And to Mrs. Erica P - I'm sorry but it's ridiculous that you keep defending your husband's bad behavior. Seriously, grow a set! If he was having thoughts about other women and couldn't keep it in his pants, he should have communicated with you first about the possibility of opening up the relationship or maybe even adding some variety to your sex life. But it sounds like he just cheated on you and then told you afterwards. For most people, the cheating is not as bad as the deception. I would much rather have my partner talk to me first so that we could explore our options, rather than run off to fuck the intern at work followed by an "oops!" afterwards. Good for you that you can forgive him, but don't get on this board preaching to everyone about poly shit when you're not even poly - your husband is a liar and a cheat to boot! When can you get YOUR rocks off? Can you run around having sex with whomever you want? Methinks the hubby wouldn't like that.

Which brings me back to my original point - a lot of sexual non-monogamy is not a two-way street. That's why people cheat - they want variety but want to deny their partner the same freedom. It's all about power and control. It's not about our ancestors or bonobos or being forced into some "unnatural" state of being. Cheating is a choice and people make that choice for a lot of reasons beyond biological urges.

More...
Posted by Real_Wisdom on July 7, 2010 at 5:03 PM · Report this
hartiepie 98
@78 The issue for me isn't that monogamy is hard --- it is. It that Dan says it's unnatural with seeming indifference to the fact that this is precisely the same argument that social "conservatives" and religious folk use against GLBTs. It exists therefore it is natural! We do lots of things that are not natural (read, bury our dead, drive cars)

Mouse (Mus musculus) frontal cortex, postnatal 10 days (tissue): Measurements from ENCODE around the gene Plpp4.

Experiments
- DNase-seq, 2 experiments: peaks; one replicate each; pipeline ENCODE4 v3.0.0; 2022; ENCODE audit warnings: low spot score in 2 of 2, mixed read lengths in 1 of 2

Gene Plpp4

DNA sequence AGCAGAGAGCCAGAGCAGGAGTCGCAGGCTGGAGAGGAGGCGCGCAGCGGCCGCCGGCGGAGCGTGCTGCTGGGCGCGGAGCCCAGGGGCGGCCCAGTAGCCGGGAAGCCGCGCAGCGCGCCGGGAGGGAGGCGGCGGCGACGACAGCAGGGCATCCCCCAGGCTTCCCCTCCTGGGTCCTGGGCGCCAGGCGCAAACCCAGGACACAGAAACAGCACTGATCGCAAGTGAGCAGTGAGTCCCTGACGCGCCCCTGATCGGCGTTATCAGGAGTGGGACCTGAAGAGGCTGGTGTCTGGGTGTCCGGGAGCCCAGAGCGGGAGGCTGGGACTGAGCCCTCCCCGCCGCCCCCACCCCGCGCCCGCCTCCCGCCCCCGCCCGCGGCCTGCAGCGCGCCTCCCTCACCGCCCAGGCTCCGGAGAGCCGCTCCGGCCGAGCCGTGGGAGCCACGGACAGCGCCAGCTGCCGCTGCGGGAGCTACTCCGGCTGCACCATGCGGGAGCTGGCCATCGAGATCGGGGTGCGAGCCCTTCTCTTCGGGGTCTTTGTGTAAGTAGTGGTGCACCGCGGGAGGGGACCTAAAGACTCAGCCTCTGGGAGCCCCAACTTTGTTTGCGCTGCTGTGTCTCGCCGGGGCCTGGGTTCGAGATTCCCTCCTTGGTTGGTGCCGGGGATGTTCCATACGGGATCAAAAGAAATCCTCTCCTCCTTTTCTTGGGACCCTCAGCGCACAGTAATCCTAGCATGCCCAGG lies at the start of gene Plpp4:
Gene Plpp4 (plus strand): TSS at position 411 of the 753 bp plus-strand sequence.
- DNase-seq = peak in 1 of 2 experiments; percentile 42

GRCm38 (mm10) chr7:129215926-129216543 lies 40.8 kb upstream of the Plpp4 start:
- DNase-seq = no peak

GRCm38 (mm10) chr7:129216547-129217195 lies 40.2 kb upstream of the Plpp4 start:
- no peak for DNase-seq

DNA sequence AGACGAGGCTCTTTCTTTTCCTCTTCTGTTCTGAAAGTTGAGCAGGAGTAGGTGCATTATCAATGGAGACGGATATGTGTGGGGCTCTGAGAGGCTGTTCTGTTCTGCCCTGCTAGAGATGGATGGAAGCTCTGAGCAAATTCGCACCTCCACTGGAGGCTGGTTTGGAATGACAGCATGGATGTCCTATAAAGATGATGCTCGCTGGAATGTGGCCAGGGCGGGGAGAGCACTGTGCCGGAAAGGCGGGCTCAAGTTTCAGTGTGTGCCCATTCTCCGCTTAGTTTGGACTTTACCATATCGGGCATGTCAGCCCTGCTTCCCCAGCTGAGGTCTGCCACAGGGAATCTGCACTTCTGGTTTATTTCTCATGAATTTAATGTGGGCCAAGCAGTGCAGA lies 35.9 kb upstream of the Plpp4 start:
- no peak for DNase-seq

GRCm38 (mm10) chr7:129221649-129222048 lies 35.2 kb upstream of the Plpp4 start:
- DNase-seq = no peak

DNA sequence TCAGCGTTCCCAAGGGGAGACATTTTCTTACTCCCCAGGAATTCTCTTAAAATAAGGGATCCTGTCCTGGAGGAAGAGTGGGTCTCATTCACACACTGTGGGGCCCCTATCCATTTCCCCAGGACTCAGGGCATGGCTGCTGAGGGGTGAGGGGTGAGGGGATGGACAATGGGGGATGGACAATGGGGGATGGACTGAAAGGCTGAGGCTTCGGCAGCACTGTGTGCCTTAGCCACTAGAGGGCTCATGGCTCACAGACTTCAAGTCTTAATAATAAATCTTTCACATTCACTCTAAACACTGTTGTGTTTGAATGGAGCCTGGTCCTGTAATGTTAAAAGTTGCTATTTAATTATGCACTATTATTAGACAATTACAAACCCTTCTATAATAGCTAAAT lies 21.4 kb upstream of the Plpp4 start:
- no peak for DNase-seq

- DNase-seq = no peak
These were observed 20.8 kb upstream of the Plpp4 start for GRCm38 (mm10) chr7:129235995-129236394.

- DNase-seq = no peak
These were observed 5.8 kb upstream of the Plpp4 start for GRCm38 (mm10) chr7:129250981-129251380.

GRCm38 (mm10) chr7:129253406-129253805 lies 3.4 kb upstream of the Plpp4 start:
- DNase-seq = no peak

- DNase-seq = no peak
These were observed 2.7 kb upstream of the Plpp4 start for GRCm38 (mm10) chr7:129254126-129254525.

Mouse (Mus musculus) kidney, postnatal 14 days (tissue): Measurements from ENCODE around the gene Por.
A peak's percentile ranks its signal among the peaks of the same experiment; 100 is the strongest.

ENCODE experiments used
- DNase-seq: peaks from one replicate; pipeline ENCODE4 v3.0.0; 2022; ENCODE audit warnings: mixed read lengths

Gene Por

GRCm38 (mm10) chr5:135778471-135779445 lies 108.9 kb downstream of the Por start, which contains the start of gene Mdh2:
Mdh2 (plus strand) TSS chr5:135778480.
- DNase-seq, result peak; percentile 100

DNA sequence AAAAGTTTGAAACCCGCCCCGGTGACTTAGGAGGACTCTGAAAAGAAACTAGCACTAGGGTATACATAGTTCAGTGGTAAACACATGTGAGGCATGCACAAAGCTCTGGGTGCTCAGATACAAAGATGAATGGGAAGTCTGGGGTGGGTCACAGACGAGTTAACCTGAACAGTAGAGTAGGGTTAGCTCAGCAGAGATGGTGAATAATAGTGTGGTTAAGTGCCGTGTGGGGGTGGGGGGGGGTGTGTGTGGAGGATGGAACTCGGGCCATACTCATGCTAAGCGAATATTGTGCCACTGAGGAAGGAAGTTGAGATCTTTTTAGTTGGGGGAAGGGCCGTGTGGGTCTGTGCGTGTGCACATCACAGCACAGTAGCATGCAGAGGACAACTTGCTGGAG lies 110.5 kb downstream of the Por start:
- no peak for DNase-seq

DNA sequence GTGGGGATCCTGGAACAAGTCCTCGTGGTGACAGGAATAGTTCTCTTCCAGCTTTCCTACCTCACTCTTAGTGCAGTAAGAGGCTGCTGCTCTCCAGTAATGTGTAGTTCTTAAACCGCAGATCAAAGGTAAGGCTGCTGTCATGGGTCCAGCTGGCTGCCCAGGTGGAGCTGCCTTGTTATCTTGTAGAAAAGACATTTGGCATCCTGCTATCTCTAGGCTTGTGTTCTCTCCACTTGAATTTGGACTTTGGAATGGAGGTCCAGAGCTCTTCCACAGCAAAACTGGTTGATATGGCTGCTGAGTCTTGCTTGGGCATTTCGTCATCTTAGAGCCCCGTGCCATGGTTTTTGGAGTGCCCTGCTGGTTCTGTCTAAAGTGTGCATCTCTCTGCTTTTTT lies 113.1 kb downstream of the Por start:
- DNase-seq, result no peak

But that is actually immaterial if one believes that variety is the spice of life, and Dan has no problem with that usually.

Dan's hypocracy is what I am addressing. You're free to struggle having whatever kind of sexual relationship you want (none are easy in my mind). But calling it unnatural?
Bullshit......
Posted by hartiepie on July 7, 2010 at 5:13 PM · Report this
99
I lot of people are responding strongly to the phrase "monogomy is unnatural". What if it were rephrased it to say "Having sexual urges only for our primary partner 100% of the time is very unusual, and probably impossible"? That's a bit easier to stomach, and I think that's what Dan's saying. I am in a stable monogamous relationship and love it (I'm a guy by the way). I prefer the stability and comfort it provides to dating multiple people. But do I have sexual urges towards people that aren't my partner? You bet. Whether it's towards a co-worker or a movie star, I think we all have sexual urges about people who aren't our partners. Most of the time,we ignore these urges because we dont' want to hurt our loved ones and we don't want to destroy our lives. We're evolved, rational human beings, so we can control our urges. If we're horny at work we don't just start masturbating, because we don't want to loose our job (or if we do start masturbating, we do it in the bathroom).

But that doesn't mean the urges aren't there. And if we lived in a magical world where cheating didn't hurt our loved ones and destroy lives, I think a lot of us would act on those urges. Wait a minute, we don't need a magical world - we can just use non-monogamy! To me non-monogamy isn't about fucking everything we can get our hands on. It's about acknowledging that we all have sexual urges, and that during the normal course of life we're going to run into people we're attracted to that aren't our SO, and sometimes we're going to want to fuck these people, so let's acknowledge this reality up front and deal with it, instead of saying, "Love means only fucking me, and only wanting to fuck me for all of time!" Having sex with other people is only a relationship ender if you decide it should be. Non-monogamy is about deciding it isn't.
More...
Posted by MonogamistLeaning on July 7, 2010 at 5:21 PM · Report this